A hugely pleasant surprise was the appearance of the Keeldude himself, Fred Schroth. A Thursday chat on Facebook inspired Fred to drop everything and make the four hour drive from Austin to Galveston Bay to try the Aero. Conditions weren't the most conducive to enjoyment for a fellow on the other side of 200 lbs, but Fred was his usual, ebullient self, regaling us with tales of derring-do acquired over decades of sailing.

Jon Larson is a fit lad who works for KO Sailing. He quickly found pace and was duking it out for top positions in Sunday's races, only to be let down by dying breeze downwind that let others sneak ahead. In more steady, moderate conditions, this guy's a threat. A focused, no-nonsense guy who did yeoman's work loading the trailer up in 95 degree heat--thanks Jon.

Someone forgot to tell Jamie Gilman that 7 rigs are supposed to be slower than 9s. Without that knowledge, he proceeded to battle for the lead in a number of races on-the-water, winning one on handicap on his way to Third Overall. Another knowledgeable KO Sailing employee who also helped with the trailer and fielded a number of inquiries throughout the weekend.

Clearly, Hank Saurage is a fine sailor who is used to sailing in light, variable conditions. In Race 1 he snaked ahead of me upwind on a left shift and walked away to a 2+ minute margin of victory. In Race 2 I covered him the entire race before breaking off toward the finish line about a quarter of the leg from the finish. Hank worked up a bit to windward and rode a building breeze over the top for another win. I was quietly cussing a blue streak, but had to admit the guy outsailed me.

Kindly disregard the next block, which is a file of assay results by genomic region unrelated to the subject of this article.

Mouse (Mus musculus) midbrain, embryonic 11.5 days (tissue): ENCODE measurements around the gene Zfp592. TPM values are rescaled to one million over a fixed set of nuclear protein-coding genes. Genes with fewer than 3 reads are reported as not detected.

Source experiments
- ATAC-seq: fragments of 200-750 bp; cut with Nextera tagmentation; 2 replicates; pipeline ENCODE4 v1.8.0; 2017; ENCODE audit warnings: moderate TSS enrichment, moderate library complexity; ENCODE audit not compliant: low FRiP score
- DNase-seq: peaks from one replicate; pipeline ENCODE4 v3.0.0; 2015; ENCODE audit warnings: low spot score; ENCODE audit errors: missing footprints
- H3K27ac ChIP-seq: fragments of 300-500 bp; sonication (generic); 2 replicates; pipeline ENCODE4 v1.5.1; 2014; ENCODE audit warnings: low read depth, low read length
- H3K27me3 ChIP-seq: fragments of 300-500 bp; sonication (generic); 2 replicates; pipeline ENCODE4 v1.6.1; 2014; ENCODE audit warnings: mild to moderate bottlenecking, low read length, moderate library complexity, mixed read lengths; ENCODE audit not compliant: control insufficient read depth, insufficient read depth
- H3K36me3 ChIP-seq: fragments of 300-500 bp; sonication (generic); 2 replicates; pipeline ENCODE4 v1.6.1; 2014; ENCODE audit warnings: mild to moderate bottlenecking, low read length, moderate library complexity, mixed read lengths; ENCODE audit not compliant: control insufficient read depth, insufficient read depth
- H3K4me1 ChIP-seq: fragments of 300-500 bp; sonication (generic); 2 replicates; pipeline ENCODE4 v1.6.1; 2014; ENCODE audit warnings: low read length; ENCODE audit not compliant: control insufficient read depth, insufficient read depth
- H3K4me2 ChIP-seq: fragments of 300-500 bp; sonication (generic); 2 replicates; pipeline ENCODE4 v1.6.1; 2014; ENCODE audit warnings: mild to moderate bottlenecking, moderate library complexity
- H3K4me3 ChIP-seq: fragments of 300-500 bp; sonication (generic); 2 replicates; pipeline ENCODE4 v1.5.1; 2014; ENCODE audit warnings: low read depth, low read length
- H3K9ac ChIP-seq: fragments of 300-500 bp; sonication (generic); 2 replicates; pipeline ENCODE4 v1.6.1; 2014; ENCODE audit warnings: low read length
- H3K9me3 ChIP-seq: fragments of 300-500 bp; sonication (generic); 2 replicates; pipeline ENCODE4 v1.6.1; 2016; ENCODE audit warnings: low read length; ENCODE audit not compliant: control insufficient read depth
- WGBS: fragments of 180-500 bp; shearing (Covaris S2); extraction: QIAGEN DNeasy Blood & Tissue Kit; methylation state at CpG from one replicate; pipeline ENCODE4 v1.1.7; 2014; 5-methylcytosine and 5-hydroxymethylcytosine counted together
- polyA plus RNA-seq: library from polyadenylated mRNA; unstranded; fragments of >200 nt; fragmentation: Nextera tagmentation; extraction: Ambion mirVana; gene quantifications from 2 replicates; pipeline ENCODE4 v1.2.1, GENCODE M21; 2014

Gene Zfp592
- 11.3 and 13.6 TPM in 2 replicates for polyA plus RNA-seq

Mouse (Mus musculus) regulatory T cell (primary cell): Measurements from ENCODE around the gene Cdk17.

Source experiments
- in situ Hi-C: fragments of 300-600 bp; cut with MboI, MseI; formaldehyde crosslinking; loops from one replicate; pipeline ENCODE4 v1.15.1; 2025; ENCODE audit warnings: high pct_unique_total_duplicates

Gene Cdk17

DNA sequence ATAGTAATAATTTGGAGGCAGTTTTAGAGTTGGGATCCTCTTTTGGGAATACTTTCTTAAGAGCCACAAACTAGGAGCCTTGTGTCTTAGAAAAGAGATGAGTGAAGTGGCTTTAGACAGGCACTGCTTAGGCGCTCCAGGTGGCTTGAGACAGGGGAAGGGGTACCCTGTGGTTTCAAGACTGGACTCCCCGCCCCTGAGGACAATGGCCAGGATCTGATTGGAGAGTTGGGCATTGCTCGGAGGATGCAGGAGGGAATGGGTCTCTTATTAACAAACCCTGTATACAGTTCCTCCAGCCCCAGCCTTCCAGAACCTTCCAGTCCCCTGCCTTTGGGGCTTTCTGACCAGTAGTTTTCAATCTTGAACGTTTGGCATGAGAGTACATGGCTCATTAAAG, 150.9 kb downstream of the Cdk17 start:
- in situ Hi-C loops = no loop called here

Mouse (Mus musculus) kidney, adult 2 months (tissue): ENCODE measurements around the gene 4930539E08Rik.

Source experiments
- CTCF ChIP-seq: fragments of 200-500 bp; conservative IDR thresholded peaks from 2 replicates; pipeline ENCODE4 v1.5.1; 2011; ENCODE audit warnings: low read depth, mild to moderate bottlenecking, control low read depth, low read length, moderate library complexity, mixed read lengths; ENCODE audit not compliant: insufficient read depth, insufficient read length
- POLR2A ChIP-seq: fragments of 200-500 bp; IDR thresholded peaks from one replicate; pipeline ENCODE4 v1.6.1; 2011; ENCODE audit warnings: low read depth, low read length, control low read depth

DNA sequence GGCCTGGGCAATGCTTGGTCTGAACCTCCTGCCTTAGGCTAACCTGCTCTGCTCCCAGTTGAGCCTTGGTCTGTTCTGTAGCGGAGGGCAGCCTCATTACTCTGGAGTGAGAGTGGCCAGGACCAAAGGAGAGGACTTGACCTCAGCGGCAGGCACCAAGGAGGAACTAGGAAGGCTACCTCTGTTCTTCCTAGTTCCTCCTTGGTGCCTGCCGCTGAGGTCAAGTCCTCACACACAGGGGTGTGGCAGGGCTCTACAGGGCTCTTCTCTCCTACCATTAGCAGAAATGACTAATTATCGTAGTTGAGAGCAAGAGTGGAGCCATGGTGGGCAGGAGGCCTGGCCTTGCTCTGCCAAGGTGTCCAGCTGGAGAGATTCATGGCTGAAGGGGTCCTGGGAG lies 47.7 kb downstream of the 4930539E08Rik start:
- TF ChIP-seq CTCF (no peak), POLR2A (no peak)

The shift Hank played marked the arrival of a more typical, Southerly breeze that built to about 7 knots. This wind was less patchy, allowing the committee to set two more races which I was fortunate to win. After such a long day, Aero sailors were happy to retreat to Houston Yacht Club's air conditioned bar for some much needed refreshment before a yummy chicken dinner!

Going into Sunday's first race Hank and I were tied on points with 2 firsts and 2 seconds. Race 5 started in a 5 knot Northerly, in which I managed to get a good start and pinch off Hank to lead at the top mark and first gate. Having learned my lesson about giving Hank *any* leverage, I stuck to him like glue, and STILL he snuck ahead on the second beat. Lucky for me, a bigger boat got between us near the top mark, allowing me to stay ahead. While Hank and I were duking it out off to the right, Jamie Gilman tacked onto starboard after the leeward mark and sailed well left before hooking into a shift that brought him right up to Hank and me by the top mark, a 20+ boatlength gain on the one leg! I managed to leg out a bit on the final run but it wasn't enough to save time on Jamie, with Hank coming in third.

As cloud cover built up over the racecourse the wind began its retreat--if the committee was to get another race off, it would be the last of the day. With no throwouts, it seemed that between Hank and me, whoever came out ahead in Race 6 would win the regatta. Game on!

Hank started a bit to windward of me at the boat and tacked off right away. I tacked a little later, then tacked too soon for the new right shift and stopped dead. Realizing the error I tried to tack again and got caught in irons, and while trying to get out of *that* my tiller extension came off. All this while Hank merrily sailed away, with Jon, Jamie and the rest in hot pursuit.